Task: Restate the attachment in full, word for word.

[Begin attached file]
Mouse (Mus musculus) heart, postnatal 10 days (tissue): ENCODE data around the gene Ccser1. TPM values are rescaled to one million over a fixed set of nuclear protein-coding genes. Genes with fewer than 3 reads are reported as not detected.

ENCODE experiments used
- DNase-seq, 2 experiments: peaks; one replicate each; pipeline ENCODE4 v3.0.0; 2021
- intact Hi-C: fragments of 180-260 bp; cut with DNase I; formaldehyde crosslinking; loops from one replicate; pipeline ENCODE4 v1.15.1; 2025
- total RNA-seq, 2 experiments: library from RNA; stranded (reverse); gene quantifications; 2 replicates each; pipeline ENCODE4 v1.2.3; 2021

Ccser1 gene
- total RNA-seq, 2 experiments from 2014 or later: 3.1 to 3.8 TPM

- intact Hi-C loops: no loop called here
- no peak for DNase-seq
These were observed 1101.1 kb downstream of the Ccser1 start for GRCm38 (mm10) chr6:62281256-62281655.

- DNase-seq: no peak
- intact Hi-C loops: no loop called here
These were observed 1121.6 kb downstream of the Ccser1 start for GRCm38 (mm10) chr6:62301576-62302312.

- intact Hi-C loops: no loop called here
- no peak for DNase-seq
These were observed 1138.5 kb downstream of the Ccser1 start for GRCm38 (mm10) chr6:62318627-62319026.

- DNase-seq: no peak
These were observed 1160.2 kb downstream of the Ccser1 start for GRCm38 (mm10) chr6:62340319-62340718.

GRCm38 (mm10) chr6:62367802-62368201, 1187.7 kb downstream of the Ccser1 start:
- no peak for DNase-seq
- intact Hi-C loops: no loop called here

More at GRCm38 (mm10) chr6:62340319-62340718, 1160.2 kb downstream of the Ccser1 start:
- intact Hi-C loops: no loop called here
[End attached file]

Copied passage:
Mouse (Mus musculus) heart, postnatal 10 days (tissue): ENCODE data around the gene Ccser1. TPM values are rescaled to one million over a fixed set of nuclear protein-coding genes. Genes with fewer than 3 reads are reported as not detected.

ENCODE experiments used
- DNase-seq, 2 experiments: peaks; one replicate each; pipeline ENCODE4 v3.0.0; 2021
- intact Hi-C: fragments of 180-260 bp; cut with DNase I; formaldehyde crosslinking; loops from one replicate; pipeline ENCODE4 v1.15.1; 2025
- total RNA-seq, 2 experiments: library from RNA; stranded (reverse); gene quantifications; 2 replicates each; pipeline ENCODE4 v1.2.3; 2021

Ccser1 gene
- total RNA-seq, 2 experiments from 2014 or later: 3.1 to 3.8 TPM

- intact Hi-C loops: no loop called here
- no peak for DNase-seq
These were observed 1101.1 kb downstream of the Ccser1 start for GRCm38 (mm10) chr6:62281256-62281655.

- DNase-seq: no peak
- intact Hi-C loops: no loop called here
These were observed 1121.6 kb downstream of the Ccser1 start for GRCm38 (mm10) chr6:62301576-62302312.

- intact Hi-C loops: no loop called here
- no peak for DNase-seq
These were observed 1138.5 kb downstream of the Ccser1 start for GRCm38 (mm10) chr6:62318627-62319026.

- DNase-seq: no peak
These were observed 1160.2 kb downstream of the Ccser1 start for GRCm38 (mm10) chr6:62340319-62340718.

GRCm38 (mm10) chr6:62367802-62368201, 1187.7 kb downstream of the Ccser1 start:
- no peak for DNase-seq
- intact Hi-C loops: no loop called here

More at GRCm38 (mm10) chr6:62340319-62340718, 1160.2 kb downstream of the Ccser1 start:
- intact Hi-C loops: no loop called here